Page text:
Joy Global’s Wall of Worry
06/01/2012 4:25 pm EST
The long-term trend is still exceptionally strong for the mining-equipment maker, but it’s been beaten down of late. MoneyShow’ Jim Jubak, also of Jubak’s Picks, suggests keeping a close eye.
Are we all market timers now?
What makes me wonder? My reaction to Joy Global’s (JOY) second-quarter earnings report yesterday, May 31, before the New York markets opened. The company beat Wall Street projections by 8 cents a share on earnings and reported a 45% year-to-year gain in revenue to $1.54 billion (above the $1.43 billion consensus among analysts).
But the stock got savaged when the company lowered its guidance for fiscal 2012 to $7.15 to $7.45 a share from the prior guidance of $7.40 to $7.80 a share. Before that revision, the Wall Street consensus had been $7.64 a share in earnings for fiscal 2012.
The stock closed the day at $55.86, near the bottom of its 12-month range of $53.26 to $101.44 a share. The stock is down 34% in the last year and 41% from its February 3 closing high at $95.23.
The shares are well below the 50-day moving average at $68.71 and the 200-day moving average at $77.92. In fact, they’re pretty much back to where they were at the October 2011 low before the stunning end-of-the-year rally that extended into the first two months of 2012.
Did I rush to buy on the bad news? Nope. My first reaction was that I should wait for the shares to move lower. They were cheap today. But they’d probably be cheaper tomorrow.
That’s a totally understandable reaction to the current market environment, where:
- stocks seem to move lower every day on a steady diet of bad news from Europe, China, Brazil, and the United States
- a horrible May has pretty much wiped out all the gains from the first two months of the year for stock indexes in the United States
- and it’s hard to find a silver lining in any of the gray clouds that still crowd the horizon
But while the reaction is understandable, I’m not sure it’s the correct one. We know from work in the last few decades in behavioral finance that investors have a roughly 2:1 preference for avoiding losses to acquiring gains even at the best of times. And this certainly isn’t the best of times.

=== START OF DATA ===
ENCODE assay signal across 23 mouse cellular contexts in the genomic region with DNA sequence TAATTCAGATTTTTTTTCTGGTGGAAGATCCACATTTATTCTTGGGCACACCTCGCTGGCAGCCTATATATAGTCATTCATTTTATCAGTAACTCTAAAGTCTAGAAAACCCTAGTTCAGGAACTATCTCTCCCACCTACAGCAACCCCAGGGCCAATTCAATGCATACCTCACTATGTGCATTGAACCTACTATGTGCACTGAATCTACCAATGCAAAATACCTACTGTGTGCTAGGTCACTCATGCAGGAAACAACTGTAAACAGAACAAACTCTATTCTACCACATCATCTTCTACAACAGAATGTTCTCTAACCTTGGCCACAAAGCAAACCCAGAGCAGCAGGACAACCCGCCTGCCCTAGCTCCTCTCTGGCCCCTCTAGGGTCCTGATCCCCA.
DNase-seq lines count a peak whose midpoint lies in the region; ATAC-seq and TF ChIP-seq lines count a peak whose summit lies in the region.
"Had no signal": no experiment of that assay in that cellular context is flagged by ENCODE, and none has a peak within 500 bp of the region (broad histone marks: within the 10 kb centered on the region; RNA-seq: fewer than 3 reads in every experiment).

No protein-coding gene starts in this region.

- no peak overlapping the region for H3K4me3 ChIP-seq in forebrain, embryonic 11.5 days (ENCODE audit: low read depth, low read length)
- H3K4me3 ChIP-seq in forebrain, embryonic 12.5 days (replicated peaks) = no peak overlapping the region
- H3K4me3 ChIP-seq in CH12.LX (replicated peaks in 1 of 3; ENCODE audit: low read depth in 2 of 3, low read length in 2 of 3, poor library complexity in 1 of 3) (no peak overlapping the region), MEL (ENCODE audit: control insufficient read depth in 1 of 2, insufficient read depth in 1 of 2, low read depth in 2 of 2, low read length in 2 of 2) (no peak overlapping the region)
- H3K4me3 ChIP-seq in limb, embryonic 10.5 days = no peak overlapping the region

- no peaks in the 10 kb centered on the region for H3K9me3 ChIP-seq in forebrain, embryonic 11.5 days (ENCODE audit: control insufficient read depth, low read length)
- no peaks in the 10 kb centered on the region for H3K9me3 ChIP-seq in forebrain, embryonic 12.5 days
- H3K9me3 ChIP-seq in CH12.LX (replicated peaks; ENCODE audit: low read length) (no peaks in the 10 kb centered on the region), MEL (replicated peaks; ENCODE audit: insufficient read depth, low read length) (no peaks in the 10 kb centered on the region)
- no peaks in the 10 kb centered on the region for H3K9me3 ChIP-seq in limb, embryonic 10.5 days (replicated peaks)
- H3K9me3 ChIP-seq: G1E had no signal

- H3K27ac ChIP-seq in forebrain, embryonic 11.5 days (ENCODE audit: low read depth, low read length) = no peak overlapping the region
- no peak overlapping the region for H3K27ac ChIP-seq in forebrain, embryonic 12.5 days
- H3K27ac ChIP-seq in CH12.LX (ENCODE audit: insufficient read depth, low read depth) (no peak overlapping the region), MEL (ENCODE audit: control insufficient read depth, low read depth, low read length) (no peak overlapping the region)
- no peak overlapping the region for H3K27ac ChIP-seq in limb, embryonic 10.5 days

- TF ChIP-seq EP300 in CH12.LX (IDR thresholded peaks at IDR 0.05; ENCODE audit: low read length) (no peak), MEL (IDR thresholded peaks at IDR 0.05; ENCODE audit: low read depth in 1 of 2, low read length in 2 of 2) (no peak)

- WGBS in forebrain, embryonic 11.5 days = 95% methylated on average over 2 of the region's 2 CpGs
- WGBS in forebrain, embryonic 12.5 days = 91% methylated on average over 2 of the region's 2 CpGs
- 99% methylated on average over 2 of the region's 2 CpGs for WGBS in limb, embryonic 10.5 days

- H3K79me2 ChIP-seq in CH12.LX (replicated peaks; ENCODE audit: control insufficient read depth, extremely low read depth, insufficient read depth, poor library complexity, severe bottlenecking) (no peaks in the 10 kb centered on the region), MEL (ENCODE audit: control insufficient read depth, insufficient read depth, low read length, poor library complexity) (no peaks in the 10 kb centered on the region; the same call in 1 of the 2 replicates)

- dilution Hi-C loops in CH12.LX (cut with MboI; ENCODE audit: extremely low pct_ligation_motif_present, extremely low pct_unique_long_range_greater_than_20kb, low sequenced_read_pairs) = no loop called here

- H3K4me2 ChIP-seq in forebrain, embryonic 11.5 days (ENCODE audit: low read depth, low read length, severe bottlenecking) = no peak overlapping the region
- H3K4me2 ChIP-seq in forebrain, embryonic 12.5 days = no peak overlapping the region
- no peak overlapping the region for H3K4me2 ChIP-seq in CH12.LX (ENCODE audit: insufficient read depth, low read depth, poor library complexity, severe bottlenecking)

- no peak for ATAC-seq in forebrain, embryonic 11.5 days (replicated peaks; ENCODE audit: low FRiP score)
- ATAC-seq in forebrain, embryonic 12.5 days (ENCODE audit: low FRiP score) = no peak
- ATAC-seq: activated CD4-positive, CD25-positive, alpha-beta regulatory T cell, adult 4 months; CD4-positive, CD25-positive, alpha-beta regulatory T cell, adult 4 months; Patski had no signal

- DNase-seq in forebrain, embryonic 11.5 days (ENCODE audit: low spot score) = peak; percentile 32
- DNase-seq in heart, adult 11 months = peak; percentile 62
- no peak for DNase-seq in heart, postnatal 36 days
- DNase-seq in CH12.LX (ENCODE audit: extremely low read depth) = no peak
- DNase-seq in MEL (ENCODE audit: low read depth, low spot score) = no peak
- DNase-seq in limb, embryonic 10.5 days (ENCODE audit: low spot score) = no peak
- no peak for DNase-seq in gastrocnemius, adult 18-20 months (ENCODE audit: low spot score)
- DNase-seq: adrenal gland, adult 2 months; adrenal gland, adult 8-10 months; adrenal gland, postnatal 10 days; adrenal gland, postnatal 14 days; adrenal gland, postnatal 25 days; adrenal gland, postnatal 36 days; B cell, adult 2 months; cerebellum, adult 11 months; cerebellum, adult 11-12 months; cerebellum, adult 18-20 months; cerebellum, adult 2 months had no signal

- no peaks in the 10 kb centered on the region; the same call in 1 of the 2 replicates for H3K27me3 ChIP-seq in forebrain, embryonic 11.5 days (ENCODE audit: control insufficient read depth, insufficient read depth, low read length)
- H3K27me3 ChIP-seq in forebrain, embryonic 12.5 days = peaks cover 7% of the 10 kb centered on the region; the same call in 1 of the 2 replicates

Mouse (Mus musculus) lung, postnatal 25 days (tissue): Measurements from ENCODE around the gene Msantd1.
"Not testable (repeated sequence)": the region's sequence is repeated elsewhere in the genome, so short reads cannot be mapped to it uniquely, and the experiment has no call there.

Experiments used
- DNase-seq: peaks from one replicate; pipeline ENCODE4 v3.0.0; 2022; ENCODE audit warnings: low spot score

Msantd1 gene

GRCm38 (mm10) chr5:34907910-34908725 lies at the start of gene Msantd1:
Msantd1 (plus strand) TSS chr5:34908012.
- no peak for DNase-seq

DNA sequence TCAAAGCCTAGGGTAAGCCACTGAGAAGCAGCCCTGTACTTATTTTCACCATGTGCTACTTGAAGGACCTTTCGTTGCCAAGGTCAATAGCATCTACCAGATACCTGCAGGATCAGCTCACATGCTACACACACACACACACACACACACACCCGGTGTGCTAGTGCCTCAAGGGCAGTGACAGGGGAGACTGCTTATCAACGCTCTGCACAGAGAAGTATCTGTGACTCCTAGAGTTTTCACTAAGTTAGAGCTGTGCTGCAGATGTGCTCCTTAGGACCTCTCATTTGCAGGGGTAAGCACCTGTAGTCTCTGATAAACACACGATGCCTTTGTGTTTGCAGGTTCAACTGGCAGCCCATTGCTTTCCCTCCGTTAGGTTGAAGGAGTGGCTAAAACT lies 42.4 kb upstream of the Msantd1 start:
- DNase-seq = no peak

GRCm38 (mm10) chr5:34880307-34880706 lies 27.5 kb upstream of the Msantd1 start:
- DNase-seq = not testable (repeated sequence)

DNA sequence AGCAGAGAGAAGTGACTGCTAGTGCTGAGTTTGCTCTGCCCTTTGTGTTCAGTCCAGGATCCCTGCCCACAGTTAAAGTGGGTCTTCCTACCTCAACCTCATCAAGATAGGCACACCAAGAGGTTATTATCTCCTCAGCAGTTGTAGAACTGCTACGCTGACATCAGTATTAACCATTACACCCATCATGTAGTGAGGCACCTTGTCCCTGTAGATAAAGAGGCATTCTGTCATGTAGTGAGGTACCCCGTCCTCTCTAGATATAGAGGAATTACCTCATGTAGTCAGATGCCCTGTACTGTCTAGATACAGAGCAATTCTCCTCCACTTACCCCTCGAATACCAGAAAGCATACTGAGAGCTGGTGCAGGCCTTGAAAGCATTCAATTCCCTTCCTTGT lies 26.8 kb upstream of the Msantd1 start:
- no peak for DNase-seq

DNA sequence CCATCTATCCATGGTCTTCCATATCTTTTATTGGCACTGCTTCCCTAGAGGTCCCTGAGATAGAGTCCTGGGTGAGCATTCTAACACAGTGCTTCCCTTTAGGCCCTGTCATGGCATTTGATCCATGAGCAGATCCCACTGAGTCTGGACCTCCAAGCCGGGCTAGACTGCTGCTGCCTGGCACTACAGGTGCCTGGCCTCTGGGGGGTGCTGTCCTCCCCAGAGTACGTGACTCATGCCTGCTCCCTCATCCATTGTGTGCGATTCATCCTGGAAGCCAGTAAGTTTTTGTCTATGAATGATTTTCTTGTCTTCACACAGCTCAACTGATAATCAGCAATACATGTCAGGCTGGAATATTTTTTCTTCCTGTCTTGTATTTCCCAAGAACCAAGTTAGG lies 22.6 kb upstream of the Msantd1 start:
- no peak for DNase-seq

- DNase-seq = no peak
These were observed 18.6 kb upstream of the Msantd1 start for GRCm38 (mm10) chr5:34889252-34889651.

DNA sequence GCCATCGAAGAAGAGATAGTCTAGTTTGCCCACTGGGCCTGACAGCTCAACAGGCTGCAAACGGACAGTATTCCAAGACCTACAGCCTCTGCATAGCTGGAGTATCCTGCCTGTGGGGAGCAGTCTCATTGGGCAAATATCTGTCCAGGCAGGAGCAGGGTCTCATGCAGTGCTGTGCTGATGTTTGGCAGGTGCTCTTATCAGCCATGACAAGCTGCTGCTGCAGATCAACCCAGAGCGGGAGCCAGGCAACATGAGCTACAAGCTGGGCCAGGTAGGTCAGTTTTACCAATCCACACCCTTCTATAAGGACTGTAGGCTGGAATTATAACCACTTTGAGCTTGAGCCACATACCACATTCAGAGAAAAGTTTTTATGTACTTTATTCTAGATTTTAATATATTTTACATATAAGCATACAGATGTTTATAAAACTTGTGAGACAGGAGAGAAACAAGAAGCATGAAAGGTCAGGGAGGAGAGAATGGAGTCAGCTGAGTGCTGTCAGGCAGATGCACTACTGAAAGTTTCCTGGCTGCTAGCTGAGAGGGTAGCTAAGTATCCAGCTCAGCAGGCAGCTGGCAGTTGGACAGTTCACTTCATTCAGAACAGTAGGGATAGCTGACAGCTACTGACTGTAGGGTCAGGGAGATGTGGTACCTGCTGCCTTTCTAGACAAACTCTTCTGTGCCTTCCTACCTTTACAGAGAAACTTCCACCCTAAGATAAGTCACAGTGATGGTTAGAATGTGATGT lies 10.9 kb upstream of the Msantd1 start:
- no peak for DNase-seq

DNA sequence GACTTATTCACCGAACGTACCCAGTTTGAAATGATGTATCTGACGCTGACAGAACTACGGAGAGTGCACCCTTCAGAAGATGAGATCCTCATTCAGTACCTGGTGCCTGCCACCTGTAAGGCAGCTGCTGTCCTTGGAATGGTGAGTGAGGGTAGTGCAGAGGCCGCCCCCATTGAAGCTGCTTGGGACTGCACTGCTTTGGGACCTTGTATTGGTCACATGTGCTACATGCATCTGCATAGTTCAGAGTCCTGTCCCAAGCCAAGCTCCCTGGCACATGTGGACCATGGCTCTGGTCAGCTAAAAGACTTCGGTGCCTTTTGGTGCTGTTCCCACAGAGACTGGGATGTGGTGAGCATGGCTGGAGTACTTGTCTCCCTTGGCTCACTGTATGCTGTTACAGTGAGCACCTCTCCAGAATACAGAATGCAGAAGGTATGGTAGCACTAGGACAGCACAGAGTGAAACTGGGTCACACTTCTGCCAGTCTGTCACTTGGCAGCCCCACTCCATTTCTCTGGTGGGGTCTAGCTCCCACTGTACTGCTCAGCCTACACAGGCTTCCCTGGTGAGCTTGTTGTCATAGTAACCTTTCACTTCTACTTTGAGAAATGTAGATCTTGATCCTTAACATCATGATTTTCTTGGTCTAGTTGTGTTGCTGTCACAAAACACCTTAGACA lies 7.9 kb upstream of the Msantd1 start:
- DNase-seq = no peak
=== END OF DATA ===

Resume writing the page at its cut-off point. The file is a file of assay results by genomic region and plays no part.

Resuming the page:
Recently we’ve all taken losses on “good” stocks so that pulling the trigger on anything has become incredibly difficult. Better, our emotions and recent experience tell us, to wait until prices are lower tomorrow. At least that way we won’t suffer another loss.
So is the long-term case that I can make for owning Joy Global relevant at all to a buy/sell/hold decision now? (Joy Global is a member of my Jubak Picks 50 long-term portfolio.)
To decide, I’d start first with what the company said in its conference call when it lowered guidance for fiscal 2012. The company sees weakness in markets around the world. The US market is soft. Growth in the Eurozone has slowed. China’s economy looks to be slowing. All this slowing is expected to reduce earnings by 18 cents a share in fiscal 2012.
At least that’s the way things look now—they could get worse because uncertainty is so high, the company noted. The US coal market is coping not just with weakness in global economies, but also with increased competition from cheap natural gas in the United States. That has reduced production and revenue at mining companies—leading to a slowdown in orders.
But the company expects that this market will stabilize by the end of the year. In China, Joy Global said it expects the economic slowdown to bottom in the near term, and that its markets there will return to growth due to increased government spending.
Â Investors have heard this before from many companies, of course, and we’re entitled to be skeptical about predictions for a turn in the company’s markets. The company admitted as much in its conference call, saying that they don’t know whether the upside will appear in the near or longer term.
Second, I’d look at the Wall Street reaction to the news. This uncertainty has left Wall Street target prices all over the map. For example, after the guidance from the company, Barclays cut its target price to $88 from $96. UBS, however, cut its target to $58 from $78.
And third, I’d look at whether any of this changes the long-term positive trend for Joy Global. I think here, the answer is no.
World demand for mined commodities will increase over the long-term and the need to buy more mining equipment to expand mine capacity and production is intact. I’d even argue that any orders lost in the current slowdown aren’t so much lost as delayed.
The average age of an electric shovel used in mining is now more than 16 years. At some point, aging equipment has to be replaced, and I think Joy Global is looking at the same kind of deferred demand that powered revenue and earnings growth at Cummins (CMI) once truck owners decided to upgrade their aging fleets.
My conclusion: I would like to own Joy Global for the long-term, and so far the short-term hiccups haven’t really changed the long-term story. But experience tells me that once a Wall Street favorite has hit a soft patch like this, the stock is likely to go through a period of further weakness as Wall Street analysts cut their target prices to catch up with the current share price.
I’d wait on Joy Global for a while, watching out for when analysts stop cutting their target prices by $20 at a pop, and for when the spread among analysts isn’t quite so extreme.
I’d put this one on my watch list for a few months at this point.